There is more than one way to skin a cat.
Your question is asking how something is done, but it's hard to provide an accurate answer when there are many possible different approaches. I've decided to pick the most commonly used one to answer with. Keep in mind that this is not the only possible approach.
Imagine we have an “IItemRepo” interface implemented by the Persistence mechanism.
- Where this object will be instantiated?
Services (i.e. objects that aren't DTOs) are generally instantiated by the DI container. You don't actually have to do anything here, other than register the concrete type to the interface:
In short, what this config line does is the same as telling the DI container:
Hey, whenever you are creating an object, and its constructor asks for an
IItemRepository parameter, I want you to pass it an instance of
You effectively do this registration for each and every service in your codebase. Then, when you want to instantiate your top level service (e.g. web controller), the DI container is capable of providing each related service, all the way down to the bottom of the call stack, with all of the dependencies that they need injected.
- Who will have knowledge of this object?
Of the object, not type? That depends on how you configure your DI container. In the example above, the method name specifies the approach.
AddTransient means that all injected
IItemRepository dependencies will always get a freshly generated
MyItemRepository instance, it is never reused.
AddSingleton means that all injected
IItemRepository dependencies will refer back to the same singular
AddScoped behaves just like
AddSingleton, but on a smaller level. Instead of reusing it across the entire runtime, it reuses it in a smaller scope. For web based applications, that scope is defined as the incoming web request. For a given web request, the same service instance will be reused, but a different web request will get a different service instance. Because of that,
AddScoped is the most commonly preferred option.
As to the "who has knowledge" part of the question, it's essentially anyone who has a dependency on the given type.
- How the information that it provides will end up be used by the Domain/Application layer? Factories, but how exactly?
This question is unclear. I suspect that you're thinking of factories in terms of creating the services (in this case the repository instance).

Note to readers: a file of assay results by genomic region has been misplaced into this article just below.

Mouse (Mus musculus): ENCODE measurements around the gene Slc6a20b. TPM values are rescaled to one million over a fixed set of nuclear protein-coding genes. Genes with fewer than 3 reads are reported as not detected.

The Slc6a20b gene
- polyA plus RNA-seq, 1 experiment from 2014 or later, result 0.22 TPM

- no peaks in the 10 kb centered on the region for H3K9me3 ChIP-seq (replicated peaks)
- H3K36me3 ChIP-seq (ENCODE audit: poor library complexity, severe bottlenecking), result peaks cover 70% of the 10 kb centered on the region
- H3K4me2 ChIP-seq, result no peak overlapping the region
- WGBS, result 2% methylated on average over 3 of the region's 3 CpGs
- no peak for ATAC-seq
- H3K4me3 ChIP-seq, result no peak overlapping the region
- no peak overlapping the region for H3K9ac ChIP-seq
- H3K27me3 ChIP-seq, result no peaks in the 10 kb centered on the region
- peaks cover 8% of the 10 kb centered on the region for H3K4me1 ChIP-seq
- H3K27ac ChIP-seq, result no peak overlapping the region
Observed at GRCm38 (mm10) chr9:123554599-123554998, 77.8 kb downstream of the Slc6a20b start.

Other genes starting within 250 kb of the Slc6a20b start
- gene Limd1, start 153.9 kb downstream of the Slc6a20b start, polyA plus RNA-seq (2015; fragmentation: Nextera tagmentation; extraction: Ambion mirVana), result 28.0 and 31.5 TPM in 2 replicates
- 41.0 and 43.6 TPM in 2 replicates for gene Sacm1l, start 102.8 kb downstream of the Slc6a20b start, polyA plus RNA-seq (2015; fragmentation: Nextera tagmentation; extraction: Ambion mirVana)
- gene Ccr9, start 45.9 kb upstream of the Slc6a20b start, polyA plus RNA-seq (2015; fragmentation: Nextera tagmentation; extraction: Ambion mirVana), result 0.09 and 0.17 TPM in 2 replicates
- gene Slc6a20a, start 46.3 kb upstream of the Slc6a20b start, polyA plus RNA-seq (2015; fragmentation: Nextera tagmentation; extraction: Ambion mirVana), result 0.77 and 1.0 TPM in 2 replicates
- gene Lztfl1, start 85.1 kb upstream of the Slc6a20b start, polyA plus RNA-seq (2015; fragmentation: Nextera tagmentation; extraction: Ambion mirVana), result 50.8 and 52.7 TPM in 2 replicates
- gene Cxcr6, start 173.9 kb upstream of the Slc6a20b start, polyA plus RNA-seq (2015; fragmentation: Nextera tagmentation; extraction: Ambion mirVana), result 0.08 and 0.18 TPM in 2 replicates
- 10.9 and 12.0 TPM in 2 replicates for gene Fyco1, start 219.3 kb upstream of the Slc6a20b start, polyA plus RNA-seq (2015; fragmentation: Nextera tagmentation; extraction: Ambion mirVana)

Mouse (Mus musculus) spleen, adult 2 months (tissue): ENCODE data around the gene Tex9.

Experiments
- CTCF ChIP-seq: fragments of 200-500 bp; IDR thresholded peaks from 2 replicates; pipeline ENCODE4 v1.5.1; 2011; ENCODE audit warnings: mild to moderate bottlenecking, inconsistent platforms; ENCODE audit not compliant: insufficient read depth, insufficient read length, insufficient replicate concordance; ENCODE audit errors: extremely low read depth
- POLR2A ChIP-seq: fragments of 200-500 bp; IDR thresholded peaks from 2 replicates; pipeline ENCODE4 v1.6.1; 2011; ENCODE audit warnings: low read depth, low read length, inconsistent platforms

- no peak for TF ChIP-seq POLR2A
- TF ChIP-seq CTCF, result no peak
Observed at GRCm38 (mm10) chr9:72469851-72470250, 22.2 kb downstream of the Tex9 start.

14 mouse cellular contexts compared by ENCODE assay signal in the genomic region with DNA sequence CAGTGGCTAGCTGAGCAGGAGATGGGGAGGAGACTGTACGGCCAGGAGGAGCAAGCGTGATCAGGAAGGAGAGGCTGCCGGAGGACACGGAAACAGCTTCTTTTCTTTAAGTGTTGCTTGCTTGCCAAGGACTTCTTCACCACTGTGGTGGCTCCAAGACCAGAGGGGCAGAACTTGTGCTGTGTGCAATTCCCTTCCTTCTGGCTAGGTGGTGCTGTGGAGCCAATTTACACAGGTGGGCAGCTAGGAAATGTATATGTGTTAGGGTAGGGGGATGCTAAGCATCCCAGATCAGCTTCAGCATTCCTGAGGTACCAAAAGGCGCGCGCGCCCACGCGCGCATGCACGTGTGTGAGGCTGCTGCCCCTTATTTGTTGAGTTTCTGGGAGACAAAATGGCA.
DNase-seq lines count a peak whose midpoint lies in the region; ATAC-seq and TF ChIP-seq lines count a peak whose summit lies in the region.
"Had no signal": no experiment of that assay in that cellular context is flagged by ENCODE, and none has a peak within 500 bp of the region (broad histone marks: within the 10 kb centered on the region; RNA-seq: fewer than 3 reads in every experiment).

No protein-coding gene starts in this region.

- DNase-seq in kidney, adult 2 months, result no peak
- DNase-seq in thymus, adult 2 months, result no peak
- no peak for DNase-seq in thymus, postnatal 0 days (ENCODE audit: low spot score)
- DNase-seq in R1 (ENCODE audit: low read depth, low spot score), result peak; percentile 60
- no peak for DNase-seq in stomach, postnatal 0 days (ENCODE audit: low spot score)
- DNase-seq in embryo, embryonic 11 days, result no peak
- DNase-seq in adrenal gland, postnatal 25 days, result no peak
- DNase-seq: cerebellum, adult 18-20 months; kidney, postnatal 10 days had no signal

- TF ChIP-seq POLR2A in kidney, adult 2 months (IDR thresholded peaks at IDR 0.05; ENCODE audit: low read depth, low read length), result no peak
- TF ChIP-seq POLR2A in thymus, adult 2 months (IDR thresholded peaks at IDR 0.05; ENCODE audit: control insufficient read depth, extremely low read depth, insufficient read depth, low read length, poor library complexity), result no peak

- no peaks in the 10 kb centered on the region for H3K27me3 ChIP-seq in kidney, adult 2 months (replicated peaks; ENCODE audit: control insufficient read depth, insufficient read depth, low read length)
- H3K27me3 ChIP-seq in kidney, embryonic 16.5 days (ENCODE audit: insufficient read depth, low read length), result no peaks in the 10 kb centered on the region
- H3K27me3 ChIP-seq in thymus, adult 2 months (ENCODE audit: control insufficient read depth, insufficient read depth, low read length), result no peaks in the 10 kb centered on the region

The DI container I've been speaking of is a kind of factory. It's just a really intelligent and customizable one, which is able to generate an instance of any registered type.
- Will this object be passed around from layer to layer?
Yes and no. Yes, some of the things you observe are correct, but no, your conclusion does not follow.
Yes, it is possible for services from multiple layers to both have a dependency of the same type. Yes, when that dependency is not configured to be transient, that means that both of these services from multiple layers will receive the same instance of that dependency.
On a larger scope, yes, the DI container and its configuration must contain a whole lot of information on all of your layers, aggregated together. That is the top-level application's responsibility (e.g. your Web project).
No, this does not count as "passing around data". Object initialization is different from object usage, when dealing with dependency injection.
In any application, to some degree all of its classes are connected into a single web of dependency/references. If there were two completely separated webs in your codebase, you'd have two completely different applications.
When using dependency injection, that "web" is defined using the constructor parameters. Therefore, the constructors no longer conceptually count as the data highway, but rather as application architecture.
Aren’t DTO’s the only objects allowed this kind of behavior?
You're inverting the logic here. It's not that DTO's are the only one allowed to cross the layer boundary. It's that we call something a DTO when it crosses the layer boundary.
But similar as mentioned above, when using dependency injection, constructors are part of the architecture club in your codebase, which excludes their usage as being considered data-related, but rather architecture-related. And that's a different ballgame with different rules.